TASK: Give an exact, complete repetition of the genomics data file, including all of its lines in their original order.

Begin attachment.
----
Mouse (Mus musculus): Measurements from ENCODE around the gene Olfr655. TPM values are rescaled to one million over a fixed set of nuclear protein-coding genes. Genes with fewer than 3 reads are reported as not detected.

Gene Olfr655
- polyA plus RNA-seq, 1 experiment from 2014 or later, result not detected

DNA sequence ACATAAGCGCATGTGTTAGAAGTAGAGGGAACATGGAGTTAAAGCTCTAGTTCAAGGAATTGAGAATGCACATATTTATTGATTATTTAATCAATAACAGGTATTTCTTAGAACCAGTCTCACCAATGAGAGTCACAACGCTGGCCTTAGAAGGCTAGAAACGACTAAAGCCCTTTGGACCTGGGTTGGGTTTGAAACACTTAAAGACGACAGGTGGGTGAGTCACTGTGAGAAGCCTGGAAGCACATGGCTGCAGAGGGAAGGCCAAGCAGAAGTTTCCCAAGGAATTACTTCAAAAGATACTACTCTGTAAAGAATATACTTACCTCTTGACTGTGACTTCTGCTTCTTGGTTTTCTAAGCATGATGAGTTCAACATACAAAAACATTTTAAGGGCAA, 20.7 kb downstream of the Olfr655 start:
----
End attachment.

Mouse (Mus musculus): Measurements from ENCODE around the gene Olfr655. TPM values are rescaled to one million over a fixed set of nuclear protein-coding genes. Genes with fewer than 3 reads are reported as not detected.

Gene Olfr655
- polyA plus RNA-seq, 1 experiment from 2014 or later, result not detected

DNA sequence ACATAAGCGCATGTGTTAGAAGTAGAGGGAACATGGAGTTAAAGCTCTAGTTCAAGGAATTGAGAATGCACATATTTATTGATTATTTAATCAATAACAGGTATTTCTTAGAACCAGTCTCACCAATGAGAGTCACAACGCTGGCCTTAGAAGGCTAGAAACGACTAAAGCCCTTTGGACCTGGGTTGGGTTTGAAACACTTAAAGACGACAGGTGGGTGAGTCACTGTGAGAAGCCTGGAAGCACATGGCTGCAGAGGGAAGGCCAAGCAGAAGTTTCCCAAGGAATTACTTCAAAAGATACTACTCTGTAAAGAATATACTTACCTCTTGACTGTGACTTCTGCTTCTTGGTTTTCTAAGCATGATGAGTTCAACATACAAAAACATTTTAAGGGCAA, 20.7 kb downstream of the Olfr655 start: